circulation desk. The RFID Tag found on library materials typically
measures 50 mm X 50 mm in North America and 50 mm x 75 mm in

XV
Europe. It may replace or be added to the barcode, offering a
different means of inventory management by the staff and self
service by the borrowers. It can also act as a security device, taking
the place of the more traditional electromagnetic security strip. And
not only the books, but also the membership cards could be fitted with
an RFID Tag.

Human Implants
Implantable RFID chips designed
for animal tagging are now being
used in humans. An early experiment
with RFID implants was conducted
by British professor of cybernetics
Kevin Warwick, who implanted a chip
in his arm in 1998. Night clubs in
Barcelona, Spain and in Rotterdam,
The Netherlands, use an implantable
chip to identify their VIP customers, who in turn use it to pay for
drinks.

Schools & Universities


School authorities in the Japanese city of Osaka are now chipping
children's clothing, back packs, and student IDs in a primary school. A
school in Doncaster, England is piloting a monitoring system designed
to keep tabs on pupils by tracking radio chips in their uniforms. St
Charles Sixth Form College in West London, England, started
September, 2008, is using an RFID card system to check in and out of
the main gate, to both track attendance and prevent unauthorized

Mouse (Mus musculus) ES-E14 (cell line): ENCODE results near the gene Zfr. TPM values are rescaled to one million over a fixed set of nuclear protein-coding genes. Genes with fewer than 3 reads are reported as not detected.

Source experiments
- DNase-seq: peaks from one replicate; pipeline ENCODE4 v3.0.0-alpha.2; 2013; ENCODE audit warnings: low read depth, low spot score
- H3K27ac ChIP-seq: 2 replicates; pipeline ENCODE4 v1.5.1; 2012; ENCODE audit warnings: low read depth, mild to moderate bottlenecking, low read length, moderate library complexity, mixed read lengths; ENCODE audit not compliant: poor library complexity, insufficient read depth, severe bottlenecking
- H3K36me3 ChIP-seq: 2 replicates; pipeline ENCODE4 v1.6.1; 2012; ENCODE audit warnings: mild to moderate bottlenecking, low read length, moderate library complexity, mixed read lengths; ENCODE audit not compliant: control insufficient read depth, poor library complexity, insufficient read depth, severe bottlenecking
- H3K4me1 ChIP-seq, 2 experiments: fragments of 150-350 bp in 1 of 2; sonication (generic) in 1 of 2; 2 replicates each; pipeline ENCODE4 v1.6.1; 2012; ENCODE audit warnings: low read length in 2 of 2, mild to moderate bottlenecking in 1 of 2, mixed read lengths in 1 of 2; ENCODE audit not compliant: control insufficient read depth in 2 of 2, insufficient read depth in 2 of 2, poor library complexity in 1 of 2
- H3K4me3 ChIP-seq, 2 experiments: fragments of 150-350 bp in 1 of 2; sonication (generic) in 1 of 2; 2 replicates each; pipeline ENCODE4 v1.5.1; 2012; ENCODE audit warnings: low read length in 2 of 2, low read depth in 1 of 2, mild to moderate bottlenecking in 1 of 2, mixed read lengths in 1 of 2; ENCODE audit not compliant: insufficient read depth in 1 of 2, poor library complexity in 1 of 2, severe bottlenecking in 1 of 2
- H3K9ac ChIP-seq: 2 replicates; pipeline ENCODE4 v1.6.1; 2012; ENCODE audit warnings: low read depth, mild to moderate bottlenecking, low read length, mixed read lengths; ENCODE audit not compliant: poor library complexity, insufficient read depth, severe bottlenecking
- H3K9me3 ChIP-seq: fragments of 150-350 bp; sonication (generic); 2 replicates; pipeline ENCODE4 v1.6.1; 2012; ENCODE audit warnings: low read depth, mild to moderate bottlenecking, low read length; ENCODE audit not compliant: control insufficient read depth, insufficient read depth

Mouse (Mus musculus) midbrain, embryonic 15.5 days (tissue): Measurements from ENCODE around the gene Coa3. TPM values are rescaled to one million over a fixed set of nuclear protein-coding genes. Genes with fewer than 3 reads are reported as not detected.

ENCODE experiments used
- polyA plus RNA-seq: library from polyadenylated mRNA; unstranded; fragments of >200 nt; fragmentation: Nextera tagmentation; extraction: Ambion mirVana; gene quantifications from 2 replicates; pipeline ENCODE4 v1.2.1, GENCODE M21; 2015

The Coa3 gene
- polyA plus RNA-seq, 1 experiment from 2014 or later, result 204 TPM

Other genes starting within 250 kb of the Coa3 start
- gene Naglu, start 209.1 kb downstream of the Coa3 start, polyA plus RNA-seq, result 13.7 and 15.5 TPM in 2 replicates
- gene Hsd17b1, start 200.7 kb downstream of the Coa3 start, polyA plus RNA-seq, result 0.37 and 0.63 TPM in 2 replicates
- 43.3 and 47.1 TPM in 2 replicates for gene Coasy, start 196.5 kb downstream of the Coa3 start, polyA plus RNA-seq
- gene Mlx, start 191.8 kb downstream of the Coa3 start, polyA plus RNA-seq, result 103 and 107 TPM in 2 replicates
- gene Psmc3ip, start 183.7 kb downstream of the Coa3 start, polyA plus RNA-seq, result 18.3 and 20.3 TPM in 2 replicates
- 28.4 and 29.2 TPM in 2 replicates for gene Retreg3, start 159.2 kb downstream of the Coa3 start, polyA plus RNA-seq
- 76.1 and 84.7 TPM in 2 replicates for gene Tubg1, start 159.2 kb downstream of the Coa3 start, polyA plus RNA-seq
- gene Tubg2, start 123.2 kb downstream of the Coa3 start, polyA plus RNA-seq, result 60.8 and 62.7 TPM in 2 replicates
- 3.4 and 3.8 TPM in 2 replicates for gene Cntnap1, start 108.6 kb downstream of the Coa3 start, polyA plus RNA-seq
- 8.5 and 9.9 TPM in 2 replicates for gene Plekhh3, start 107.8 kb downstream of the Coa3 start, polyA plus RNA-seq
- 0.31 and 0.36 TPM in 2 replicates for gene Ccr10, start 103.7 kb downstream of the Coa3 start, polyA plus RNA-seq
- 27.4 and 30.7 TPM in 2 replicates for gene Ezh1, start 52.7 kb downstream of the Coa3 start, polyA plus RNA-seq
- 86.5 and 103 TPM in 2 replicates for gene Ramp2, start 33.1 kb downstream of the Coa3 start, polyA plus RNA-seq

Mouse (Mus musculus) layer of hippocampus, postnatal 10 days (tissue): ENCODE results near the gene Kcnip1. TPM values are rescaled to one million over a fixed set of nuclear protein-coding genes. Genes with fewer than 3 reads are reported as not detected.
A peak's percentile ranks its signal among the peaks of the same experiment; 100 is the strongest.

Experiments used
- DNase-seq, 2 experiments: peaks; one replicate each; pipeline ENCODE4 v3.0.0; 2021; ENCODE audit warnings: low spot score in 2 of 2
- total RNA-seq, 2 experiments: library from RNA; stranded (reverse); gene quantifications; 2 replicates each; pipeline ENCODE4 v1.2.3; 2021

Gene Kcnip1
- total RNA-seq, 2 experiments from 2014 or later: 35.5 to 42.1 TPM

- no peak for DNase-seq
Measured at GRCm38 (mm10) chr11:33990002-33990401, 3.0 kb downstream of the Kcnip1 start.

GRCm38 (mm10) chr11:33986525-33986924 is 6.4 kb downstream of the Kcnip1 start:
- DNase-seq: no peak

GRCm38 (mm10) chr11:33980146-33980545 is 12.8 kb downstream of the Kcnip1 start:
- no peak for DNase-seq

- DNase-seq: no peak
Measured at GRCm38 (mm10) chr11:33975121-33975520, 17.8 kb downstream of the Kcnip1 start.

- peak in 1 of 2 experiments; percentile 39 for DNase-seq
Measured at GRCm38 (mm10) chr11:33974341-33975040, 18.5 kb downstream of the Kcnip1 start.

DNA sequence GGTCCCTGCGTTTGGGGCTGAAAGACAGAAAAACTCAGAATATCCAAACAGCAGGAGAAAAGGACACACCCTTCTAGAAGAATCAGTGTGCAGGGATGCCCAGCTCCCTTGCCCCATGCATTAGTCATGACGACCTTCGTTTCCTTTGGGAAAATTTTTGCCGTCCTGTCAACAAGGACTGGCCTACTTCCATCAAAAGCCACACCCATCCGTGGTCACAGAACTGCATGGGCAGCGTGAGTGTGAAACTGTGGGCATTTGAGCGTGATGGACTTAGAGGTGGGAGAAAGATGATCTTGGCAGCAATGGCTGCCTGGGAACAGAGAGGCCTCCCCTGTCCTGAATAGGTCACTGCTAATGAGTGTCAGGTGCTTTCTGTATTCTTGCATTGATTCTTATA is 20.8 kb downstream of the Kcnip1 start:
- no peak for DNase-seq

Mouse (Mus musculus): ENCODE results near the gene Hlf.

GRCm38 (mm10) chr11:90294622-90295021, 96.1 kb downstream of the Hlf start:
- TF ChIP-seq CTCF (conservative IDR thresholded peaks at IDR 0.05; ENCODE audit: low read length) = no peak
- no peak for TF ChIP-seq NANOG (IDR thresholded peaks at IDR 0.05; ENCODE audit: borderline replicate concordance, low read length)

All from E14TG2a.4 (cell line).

entrance.

Museums
RFID technologies are now also implemented in end-user applications in
museums. An example is the custom-designed application "eXsport" at
the Exploratorium, a science museum in San Francisco, California. A

XVI
visitor entering the museum receives an RF Tag that can be carried on
a card or necklace. The eXspot system enables the visitor to receive
information about the exhibit and take photos to be collected at the
giftshop. Later they can visit their personal Web page on which
specific information such as visit dates, the visited exhibits and the
taken photographs can be viewed.

Social Retailing
When customers enter a dressing room, the mirror reflects their
image and also images of the apparel item being worn by celebrities on
an interactive display. A webcam also projects an image of the
consumer wearing the item on the website for everyone to see. This
creates an interaction between the consumers inside the store and
their social network outside the store. The technology in this system
is an RFID interrogator antenna in the dressing room and Electronic
Product Code RFID Tags on the apparel item.

Lap Scoring
Passive and Active RFID systems are used in off-road events such as
Enduro and Hare and Hounds racing. Riders have a transponder on
their person, normally on their arm. When they complete a lap they
swipe or touch the receiver which is connected to a computer and log
their lap time. The Casimo Group Ltd sells such a system.

XVII
Issues in Implementation of
RFID Technology
Global Standardization
The frequencies used for RFID in the USA are currently incompatible
with those of Europe or Japan. Furthermore, no emerging standard has
yet become as universal as the barcode.

Security Concerns
A primary RFID security concern is the illicit
tracking of RFID Tags. Tags which are world-
readable pose a risk to both personal location
privacy and corporate/military security. Such
concerns have been raised with respect to the
United States Department of Defense's recent
adoption of RFID Tags for supply chain
management. More generally, privacy organizations